— Kettleman City, the Latino town in western Kings County, has its own special water problem. It needs the financial help of Chemical Waste, the owner of the hazardous waste landfill near town. The landfill needs to expand so it can offer the financial help. But plenty of Kettleman residents would rather see that landfill close.

— The San Joaquin Valley Air Pollution Control District approved a new plan to clear up tiny specks of pollution called PM-2.5. As they often do, environmentalists did not think the plan was tough enough. That’s often a prelude to a legal challenge — a very familiar scenario.

Fresno County does not see income opportunity in trash franchises

If the city of Fresno can make $2.5 million a year by franchising its trash service, shouldn’t the county of Fresno be cashing in on its independent trash haulers?

Not necessarily, county leaders say.

County Administrative Officer John Navarrette said charging private companies for the right to pick up trash could result in rate hikes for the tens of thousands of households in unincorporated areas.

“In other words, instead of trying to get the revenue, let’s make sure we can keep the rates as reasonable as we can,” he said.

Navarrette wasn’t around when the county began contracting with private haulers for residential trash service seven years ago. But he suspects that the little bit of money that might be made off haulers wasn’t worth the hassle.

Plus, the situation for the county is slightly different from the city’s. Unlike the city, the county had no existing trash department when it began contracting for trash service in 2005, meaning there were no existing customers or business model to prove its worth.

The county, though, does charge a nominal fee to the 12 contractors that pick up trash — to cover administrative expenses.

The Fresno City Council just a week ago gave final approval to outsourcing residential trash collection, a move that Mayor Ashley Swearengin said can bring in an initial $1.5 million in signing fees and $2.5 million annually in franchise fees.

Conservative Quintanar quits GOP — but not its ideals

Serafin Quintanar

You really have to wonder about the future of the Republican Party — not only in California, but maybe even the nation — if people like Serafin Quintanar are jumping ship.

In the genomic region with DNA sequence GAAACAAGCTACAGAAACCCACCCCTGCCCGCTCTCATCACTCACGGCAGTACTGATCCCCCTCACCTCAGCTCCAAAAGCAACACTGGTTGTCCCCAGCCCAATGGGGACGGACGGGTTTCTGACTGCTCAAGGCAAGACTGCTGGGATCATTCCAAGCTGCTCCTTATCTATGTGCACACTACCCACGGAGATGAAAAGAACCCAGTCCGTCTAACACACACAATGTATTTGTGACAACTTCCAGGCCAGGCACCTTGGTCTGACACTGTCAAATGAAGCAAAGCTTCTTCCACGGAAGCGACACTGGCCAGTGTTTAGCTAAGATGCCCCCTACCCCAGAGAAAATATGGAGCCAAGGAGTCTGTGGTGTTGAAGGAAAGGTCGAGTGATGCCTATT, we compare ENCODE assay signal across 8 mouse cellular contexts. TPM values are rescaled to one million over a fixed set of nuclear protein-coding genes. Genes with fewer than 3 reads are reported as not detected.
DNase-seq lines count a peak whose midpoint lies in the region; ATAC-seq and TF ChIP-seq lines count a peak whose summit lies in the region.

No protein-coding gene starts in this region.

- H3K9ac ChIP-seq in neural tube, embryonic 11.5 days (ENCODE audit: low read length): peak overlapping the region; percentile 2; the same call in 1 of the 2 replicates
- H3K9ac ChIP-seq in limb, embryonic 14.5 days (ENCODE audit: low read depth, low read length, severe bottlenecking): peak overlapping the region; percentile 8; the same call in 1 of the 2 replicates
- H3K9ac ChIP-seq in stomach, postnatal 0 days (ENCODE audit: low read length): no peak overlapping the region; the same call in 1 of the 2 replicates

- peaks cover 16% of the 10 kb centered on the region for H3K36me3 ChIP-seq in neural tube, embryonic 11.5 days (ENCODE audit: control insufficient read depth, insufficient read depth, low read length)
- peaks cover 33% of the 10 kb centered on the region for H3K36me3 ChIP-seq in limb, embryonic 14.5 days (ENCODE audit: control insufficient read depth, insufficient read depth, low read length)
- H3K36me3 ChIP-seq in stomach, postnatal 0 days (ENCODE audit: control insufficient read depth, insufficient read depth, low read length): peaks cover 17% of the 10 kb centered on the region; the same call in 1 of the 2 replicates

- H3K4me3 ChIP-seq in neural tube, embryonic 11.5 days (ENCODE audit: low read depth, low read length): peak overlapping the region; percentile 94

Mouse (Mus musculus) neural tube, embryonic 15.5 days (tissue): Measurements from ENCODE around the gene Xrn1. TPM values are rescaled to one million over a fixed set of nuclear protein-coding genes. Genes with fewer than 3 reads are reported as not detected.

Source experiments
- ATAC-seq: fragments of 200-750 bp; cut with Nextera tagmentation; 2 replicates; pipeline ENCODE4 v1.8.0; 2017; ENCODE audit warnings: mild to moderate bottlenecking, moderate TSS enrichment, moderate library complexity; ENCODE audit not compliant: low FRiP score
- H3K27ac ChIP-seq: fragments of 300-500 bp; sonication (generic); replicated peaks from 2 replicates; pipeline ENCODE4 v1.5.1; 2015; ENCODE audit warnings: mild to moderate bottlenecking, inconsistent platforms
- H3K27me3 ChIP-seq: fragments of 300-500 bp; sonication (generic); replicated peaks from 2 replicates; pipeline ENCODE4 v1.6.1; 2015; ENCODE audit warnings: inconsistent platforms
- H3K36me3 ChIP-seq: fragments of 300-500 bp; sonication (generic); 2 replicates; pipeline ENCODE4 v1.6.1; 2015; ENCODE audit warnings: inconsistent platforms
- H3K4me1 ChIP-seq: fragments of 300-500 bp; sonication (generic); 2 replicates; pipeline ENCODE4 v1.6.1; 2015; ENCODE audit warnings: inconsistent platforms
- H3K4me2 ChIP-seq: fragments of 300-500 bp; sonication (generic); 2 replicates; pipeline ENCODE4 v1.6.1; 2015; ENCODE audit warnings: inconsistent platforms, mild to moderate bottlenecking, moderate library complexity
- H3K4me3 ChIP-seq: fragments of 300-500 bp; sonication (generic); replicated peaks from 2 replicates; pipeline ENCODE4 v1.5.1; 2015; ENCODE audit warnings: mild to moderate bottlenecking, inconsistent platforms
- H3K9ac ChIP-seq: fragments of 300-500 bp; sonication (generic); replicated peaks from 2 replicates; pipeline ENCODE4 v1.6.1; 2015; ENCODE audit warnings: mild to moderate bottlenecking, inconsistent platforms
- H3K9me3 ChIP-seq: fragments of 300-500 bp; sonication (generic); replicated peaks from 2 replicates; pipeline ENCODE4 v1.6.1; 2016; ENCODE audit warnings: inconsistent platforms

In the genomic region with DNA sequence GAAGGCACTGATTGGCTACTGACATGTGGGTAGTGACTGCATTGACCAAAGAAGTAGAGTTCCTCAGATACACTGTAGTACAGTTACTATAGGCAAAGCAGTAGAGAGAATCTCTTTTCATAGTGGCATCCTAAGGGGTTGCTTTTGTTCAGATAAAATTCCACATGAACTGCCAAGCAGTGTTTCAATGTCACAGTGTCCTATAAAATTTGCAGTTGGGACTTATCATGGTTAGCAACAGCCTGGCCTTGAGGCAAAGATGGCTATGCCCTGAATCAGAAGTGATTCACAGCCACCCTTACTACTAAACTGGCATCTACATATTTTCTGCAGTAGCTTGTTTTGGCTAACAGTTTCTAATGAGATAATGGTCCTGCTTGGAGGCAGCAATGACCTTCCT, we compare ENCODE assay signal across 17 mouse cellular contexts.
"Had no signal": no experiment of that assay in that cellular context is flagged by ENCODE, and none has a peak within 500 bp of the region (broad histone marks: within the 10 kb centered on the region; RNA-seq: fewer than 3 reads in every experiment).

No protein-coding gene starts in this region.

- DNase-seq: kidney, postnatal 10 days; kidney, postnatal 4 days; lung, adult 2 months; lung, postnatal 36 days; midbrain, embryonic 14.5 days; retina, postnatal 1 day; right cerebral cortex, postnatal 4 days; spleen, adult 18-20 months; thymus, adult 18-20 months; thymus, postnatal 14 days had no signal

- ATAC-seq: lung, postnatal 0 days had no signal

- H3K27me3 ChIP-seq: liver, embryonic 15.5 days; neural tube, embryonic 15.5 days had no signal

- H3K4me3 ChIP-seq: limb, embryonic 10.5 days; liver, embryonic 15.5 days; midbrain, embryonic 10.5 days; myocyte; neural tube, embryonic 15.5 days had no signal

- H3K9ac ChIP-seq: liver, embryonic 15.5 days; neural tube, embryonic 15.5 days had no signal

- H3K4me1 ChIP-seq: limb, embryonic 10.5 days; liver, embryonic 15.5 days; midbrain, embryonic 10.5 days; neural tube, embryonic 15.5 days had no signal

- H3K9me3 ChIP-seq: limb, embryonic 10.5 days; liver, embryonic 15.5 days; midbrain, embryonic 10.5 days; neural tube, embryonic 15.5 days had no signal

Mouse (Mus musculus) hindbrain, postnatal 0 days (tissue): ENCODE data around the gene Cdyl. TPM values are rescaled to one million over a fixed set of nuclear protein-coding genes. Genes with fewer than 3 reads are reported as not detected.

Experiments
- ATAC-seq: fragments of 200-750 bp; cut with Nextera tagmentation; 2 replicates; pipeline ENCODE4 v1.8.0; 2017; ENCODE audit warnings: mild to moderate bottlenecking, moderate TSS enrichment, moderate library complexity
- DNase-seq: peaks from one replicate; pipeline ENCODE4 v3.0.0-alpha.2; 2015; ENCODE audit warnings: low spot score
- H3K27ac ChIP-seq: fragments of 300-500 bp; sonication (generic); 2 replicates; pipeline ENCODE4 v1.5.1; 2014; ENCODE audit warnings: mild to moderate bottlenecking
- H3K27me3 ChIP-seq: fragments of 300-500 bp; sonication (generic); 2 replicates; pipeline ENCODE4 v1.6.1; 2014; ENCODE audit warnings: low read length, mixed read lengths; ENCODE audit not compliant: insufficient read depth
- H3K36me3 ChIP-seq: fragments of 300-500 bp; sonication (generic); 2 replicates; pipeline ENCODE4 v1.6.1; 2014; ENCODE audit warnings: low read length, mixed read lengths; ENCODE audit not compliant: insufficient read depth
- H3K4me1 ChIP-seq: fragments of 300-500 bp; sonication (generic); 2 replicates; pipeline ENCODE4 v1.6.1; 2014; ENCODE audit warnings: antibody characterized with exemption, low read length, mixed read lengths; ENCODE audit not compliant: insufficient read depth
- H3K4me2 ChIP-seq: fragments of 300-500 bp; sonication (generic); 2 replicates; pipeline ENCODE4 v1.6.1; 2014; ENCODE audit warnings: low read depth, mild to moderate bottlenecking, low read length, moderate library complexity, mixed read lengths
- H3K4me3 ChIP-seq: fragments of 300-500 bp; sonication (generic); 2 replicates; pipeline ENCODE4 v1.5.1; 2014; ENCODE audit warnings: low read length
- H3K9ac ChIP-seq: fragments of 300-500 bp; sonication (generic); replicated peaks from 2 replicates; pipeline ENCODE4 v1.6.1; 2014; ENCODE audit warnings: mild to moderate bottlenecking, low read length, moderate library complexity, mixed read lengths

Quintanar, 42, is a rock-solid conservative and Tea Party activist. In 2010, he finished a distant third in the 20th Congressional District Republican primary election, which was won by Hanford cherry farmer Andy Vidak.

Next week, Quintanar says, he will re-register as an independent, which in the past was known in official parlance as “decline to state,” but is now called “no party preference.”

In California, a lot has been written about the decline of the Republican Party, and much of that suggested it is out of step with the state’s more liberal leanings and has become too conservative to be viable.

But Quintanar comes from a totally different angle.

“I am not leaving the Republican Party,” he says. “The Republican Party left me.”

Quintanar says the party’s change in direction is a big reason why Mitt Romney lost the presidential election. Romney, he says, he lost the Republican Party’s base. By comparison, he says, Barack Obama won a second term because he concentrated on winning the Democratic Party’s base.

Quintanar says he will continue to support conservative causes and conservative candidates and elected officials, regardless of party affiliation.

Local Republican strategist Michael Der Manouel Jr. says there are conservatives leaving the party for reasons similar to Quintanar, only they are doing so “without pronouncement.”

“I don’t think it’s a bad thing,” says Der Manouel, who is also chairman of the Lincoln Club of Fresno County.

He notes that Quintanar is a Tea Party activist. He says being unaffiliated frees up Quintanar and other like-minded frustrated conservatives to “be more critical of everybody — and not be accused of being partisan.”

Quintanar agrees. As an independent voter, he anticipates being “highly courted” instead of being “taken for granted by a major party.”

“An independent conservative voter actually has greater influence over the Republican Party than a voter registered as a Republican,” he says.